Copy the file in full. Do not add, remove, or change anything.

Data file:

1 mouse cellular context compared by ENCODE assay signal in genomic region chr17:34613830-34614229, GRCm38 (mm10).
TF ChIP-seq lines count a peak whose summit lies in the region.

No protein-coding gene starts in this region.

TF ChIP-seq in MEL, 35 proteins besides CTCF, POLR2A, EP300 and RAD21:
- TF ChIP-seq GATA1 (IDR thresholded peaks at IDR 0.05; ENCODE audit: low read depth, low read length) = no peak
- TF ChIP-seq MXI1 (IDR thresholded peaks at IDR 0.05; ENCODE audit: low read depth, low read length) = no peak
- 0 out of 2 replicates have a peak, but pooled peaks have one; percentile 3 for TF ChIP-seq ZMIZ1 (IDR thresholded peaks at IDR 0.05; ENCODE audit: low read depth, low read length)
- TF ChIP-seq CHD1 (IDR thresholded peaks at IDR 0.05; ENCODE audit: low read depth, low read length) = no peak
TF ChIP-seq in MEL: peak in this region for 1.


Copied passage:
1 mouse cellular context compared by ENCODE assay signal in genomic region chr17:34613830-34614229, GRCm38 (mm10).
TF ChIP-seq lines count a peak whose summit lies in the region.

No protein-coding gene starts in this region.

TF ChIP-seq in MEL, 35 proteins besides CTCF, POLR2A, EP300 and RAD21:
- TF ChIP-seq GATA1 (IDR thresholded peaks at IDR 0.05; ENCODE audit: low read depth, low read length) = no peak
- TF ChIP-seq MXI1 (IDR thresholded peaks at IDR 0.05; ENCODE audit: low read depth, low read length) = no peak
- 0 out of 2 replicates have a peak, but pooled peaks have one; percentile 3 for TF ChIP-seq ZMIZ1 (IDR thresholded peaks at IDR 0.05; ENCODE audit: low read depth, low read length)
- TF ChIP-seq CHD1 (IDR thresholded peaks at IDR 0.05; ENCODE audit: low read depth, low read length) = no peak
TF ChIP-seq in MEL: peak in this region for 1.